• Help an organization understand what specific practices to perform, how to improve its capability in performing those practices, and what process areas to focus on next.
  • Organizations may also use the results of appraisals for source selection or verification of another organization’s maturity level.
  • Embedding process improvements into a state of business as usual
  • A phased approach to introducing improvements.

The Capability Maturity Model Integration, or CMMI, is a process model that provides a clear definition of what an organization should do to promote behaviors that lead to improved performance. With five “Maturity Levels” or three “Capability Levels,” the CMMI defines the most important elements that are required to build great products, or deliver great services, and wraps them all up in a comprehensive model. These models help identify and improve the key capabilities that elevate organization’s performance, quality, and profitability. Proven effective in organizations and governments globally over the last 25 years, CMMI consists of collected best practices designed to promote the behaviors that lead to improved performance in any organization. CMMI can be used to guide process improvement across a project, a division, or an entire organization. The CMMI helps companies identify and achieve measurable business goals, build better products, keep customers happier, and ensure they are working as efficiently as possible.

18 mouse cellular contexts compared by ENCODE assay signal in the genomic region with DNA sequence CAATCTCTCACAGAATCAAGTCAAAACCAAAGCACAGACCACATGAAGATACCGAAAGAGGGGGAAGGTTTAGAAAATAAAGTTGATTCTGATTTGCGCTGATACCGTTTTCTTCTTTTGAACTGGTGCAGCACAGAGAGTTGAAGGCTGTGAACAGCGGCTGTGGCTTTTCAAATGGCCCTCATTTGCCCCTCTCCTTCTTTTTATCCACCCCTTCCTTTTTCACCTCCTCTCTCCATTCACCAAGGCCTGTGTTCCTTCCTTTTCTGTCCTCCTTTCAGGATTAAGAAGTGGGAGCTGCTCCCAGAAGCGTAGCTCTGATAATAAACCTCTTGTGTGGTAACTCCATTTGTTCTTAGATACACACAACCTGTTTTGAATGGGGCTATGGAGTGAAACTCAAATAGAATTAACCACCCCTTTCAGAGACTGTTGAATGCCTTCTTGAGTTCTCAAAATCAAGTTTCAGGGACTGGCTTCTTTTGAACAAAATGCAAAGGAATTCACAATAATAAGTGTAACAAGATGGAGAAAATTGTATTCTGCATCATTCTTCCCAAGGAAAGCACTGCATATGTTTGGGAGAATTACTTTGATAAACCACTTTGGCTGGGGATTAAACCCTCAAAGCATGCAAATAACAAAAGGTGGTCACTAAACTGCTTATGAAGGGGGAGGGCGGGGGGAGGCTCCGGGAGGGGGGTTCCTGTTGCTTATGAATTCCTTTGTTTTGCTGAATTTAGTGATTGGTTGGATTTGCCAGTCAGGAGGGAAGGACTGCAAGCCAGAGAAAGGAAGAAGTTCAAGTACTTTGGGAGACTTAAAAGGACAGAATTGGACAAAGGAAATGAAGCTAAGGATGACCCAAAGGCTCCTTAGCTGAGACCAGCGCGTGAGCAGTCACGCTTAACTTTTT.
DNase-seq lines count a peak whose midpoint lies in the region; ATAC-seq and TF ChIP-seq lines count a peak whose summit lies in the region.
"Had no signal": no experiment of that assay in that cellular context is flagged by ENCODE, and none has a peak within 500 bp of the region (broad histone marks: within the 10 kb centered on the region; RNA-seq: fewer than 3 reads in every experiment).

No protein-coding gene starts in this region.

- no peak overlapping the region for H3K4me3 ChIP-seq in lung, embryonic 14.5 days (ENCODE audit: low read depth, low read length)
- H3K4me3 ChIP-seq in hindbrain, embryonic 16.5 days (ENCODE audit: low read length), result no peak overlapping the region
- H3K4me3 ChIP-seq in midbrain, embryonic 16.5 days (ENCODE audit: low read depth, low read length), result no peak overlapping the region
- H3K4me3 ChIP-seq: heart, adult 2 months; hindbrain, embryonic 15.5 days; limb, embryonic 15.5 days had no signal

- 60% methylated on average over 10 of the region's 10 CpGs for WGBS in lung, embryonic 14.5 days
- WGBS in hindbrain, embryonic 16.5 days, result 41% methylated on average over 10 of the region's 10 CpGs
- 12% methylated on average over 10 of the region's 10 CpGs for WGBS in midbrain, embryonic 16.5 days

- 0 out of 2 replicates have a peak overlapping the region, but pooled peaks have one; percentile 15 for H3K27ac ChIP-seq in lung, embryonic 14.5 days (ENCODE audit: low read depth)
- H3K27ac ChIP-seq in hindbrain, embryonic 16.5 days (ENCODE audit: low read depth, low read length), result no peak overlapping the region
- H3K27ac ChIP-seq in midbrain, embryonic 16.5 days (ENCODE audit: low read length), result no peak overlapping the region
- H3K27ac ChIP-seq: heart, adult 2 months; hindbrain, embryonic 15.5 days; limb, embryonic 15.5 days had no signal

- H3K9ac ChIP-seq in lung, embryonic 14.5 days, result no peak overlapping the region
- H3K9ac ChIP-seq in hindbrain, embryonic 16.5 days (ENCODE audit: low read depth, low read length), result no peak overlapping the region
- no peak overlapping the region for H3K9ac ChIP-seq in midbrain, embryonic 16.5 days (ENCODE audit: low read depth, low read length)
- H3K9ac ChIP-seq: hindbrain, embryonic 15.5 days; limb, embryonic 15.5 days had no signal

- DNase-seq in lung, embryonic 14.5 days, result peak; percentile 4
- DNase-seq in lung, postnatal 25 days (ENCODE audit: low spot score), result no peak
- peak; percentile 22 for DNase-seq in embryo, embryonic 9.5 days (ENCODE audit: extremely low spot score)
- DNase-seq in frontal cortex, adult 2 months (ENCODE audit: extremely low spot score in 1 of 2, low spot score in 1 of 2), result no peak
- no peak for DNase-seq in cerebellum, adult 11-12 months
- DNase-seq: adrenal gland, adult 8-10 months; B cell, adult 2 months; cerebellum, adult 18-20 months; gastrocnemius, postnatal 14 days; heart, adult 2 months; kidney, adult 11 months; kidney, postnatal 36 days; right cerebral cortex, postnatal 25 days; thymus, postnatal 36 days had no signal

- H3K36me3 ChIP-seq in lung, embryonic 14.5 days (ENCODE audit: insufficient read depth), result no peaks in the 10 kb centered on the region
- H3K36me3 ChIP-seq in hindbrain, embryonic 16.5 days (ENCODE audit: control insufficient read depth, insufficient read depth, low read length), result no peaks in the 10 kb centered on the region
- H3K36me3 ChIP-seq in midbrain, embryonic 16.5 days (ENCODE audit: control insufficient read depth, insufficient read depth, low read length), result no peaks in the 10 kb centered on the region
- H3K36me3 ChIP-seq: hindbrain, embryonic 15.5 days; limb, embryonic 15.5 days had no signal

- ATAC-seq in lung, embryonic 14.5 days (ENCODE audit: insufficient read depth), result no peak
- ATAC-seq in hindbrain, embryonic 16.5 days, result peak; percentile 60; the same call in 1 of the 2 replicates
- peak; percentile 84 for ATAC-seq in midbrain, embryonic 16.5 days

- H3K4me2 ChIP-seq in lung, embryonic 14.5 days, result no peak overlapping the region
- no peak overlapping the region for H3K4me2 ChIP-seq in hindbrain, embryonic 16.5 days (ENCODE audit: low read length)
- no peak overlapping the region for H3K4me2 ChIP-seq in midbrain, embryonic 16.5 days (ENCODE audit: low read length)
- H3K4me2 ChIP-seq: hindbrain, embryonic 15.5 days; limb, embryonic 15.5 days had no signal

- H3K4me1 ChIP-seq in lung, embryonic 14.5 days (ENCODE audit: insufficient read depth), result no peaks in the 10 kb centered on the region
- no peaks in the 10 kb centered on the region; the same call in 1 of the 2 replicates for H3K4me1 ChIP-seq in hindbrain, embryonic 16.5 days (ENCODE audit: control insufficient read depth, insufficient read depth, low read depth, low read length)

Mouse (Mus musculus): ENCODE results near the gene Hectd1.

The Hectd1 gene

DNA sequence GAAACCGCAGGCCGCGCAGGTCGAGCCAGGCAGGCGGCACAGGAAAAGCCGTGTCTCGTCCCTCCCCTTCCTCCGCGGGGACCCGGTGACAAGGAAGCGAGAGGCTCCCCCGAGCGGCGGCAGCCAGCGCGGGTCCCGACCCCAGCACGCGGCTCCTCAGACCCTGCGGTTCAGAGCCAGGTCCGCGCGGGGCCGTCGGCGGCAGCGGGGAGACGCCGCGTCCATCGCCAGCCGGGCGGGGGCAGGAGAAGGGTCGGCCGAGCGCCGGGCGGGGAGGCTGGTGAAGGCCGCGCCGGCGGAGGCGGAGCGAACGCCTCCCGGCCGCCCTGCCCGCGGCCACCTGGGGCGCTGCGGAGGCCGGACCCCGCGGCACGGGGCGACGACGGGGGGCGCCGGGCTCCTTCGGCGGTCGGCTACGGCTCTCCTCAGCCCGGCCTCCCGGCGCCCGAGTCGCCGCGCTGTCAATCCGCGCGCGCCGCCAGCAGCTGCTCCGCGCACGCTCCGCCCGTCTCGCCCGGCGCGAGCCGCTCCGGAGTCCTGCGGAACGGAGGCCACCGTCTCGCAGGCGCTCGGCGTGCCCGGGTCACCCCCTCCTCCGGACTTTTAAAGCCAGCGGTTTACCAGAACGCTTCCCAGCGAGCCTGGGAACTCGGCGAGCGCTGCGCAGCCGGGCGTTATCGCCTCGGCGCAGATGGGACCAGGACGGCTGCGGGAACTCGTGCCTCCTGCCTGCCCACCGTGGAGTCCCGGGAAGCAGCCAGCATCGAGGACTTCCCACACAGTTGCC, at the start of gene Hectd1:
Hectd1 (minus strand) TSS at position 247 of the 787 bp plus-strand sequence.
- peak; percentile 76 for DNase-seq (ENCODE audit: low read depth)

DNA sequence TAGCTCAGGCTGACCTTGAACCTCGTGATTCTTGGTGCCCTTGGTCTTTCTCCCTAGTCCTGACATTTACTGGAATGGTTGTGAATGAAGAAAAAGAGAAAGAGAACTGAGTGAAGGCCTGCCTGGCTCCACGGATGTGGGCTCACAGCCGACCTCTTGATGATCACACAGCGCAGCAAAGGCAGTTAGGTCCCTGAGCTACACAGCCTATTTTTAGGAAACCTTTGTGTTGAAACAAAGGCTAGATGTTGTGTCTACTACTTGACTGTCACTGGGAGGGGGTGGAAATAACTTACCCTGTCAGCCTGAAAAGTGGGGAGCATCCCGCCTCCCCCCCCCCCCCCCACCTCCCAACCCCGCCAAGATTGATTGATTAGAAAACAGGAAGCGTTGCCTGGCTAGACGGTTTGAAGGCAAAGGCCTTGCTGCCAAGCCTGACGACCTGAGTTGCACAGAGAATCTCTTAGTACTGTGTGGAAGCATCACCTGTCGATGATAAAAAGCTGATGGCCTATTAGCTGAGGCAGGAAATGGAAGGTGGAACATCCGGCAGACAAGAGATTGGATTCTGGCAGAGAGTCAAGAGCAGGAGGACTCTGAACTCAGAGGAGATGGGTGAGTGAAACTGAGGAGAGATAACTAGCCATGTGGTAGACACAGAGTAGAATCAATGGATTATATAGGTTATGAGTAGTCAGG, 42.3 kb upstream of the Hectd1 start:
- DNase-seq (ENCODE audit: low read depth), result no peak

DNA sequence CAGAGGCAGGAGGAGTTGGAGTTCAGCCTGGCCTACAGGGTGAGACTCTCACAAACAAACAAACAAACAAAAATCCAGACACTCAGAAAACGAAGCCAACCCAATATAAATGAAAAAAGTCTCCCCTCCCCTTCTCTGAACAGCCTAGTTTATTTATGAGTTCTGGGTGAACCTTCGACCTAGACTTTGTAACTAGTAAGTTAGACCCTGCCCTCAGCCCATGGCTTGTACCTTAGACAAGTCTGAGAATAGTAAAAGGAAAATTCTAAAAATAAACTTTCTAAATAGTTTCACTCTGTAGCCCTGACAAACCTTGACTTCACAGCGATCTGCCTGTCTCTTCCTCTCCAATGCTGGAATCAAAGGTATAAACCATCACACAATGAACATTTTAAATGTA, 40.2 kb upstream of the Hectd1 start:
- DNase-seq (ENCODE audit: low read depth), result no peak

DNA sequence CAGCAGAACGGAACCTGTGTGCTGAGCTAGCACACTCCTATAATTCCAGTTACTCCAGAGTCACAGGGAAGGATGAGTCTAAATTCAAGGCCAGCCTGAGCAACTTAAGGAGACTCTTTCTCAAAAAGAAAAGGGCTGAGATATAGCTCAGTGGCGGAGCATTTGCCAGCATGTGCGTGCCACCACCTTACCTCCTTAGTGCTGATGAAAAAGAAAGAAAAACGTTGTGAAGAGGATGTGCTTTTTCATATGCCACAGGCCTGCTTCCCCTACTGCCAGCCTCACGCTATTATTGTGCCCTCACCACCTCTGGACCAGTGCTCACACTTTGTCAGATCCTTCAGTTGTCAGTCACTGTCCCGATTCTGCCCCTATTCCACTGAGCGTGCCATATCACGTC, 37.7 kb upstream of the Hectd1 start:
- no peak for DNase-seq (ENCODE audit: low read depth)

It is described on the official CMMI website thusly:
The Capability Maturity Model Integration (CMMI) project is a collaborative effort to provide models for achieving product and process improvement. The primary focus of the project is to build tools to support improvement of processes used to develop and sustain systems and products. The output of the CMMI project is a suite of products, which provides an integrated approach across the enterprise for improving processes, while reducing the redundancy, complexity and cost resulting from the use of separate and multiple capability maturity models (CMM).